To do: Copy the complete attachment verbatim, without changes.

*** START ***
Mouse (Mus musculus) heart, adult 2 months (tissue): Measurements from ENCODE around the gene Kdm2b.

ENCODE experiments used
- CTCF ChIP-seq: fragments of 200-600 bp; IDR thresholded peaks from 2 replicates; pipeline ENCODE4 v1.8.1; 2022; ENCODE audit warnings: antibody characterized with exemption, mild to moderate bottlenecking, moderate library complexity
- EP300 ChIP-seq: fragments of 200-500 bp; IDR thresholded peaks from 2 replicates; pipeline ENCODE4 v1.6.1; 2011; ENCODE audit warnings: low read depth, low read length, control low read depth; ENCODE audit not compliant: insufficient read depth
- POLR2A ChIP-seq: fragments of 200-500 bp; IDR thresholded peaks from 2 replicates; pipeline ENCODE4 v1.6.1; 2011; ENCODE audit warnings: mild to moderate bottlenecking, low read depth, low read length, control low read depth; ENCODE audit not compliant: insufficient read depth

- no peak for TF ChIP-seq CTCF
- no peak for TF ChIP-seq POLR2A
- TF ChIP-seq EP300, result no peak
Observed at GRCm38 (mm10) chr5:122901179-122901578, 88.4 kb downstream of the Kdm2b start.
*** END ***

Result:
Mouse (Mus musculus) heart, adult 2 months (tissue): Measurements from ENCODE around the gene Kdm2b.

ENCODE experiments used
- CTCF ChIP-seq: fragments of 200-600 bp; IDR thresholded peaks from 2 replicates; pipeline ENCODE4 v1.8.1; 2022; ENCODE audit warnings: antibody characterized with exemption, mild to moderate bottlenecking, moderate library complexity
- EP300 ChIP-seq: fragments of 200-500 bp; IDR thresholded peaks from 2 replicates; pipeline ENCODE4 v1.6.1; 2011; ENCODE audit warnings: low read depth, low read length, control low read depth; ENCODE audit not compliant: insufficient read depth
- POLR2A ChIP-seq: fragments of 200-500 bp; IDR thresholded peaks from 2 replicates; pipeline ENCODE4 v1.6.1; 2011; ENCODE audit warnings: mild to moderate bottlenecking, low read depth, low read length, control low read depth; ENCODE audit not compliant: insufficient read depth

- no peak for TF ChIP-seq CTCF
- no peak for TF ChIP-seq POLR2A
- TF ChIP-seq EP300, result no peak
Observed at GRCm38 (mm10) chr5:122901179-122901578, 88.4 kb downstream of the Kdm2b start.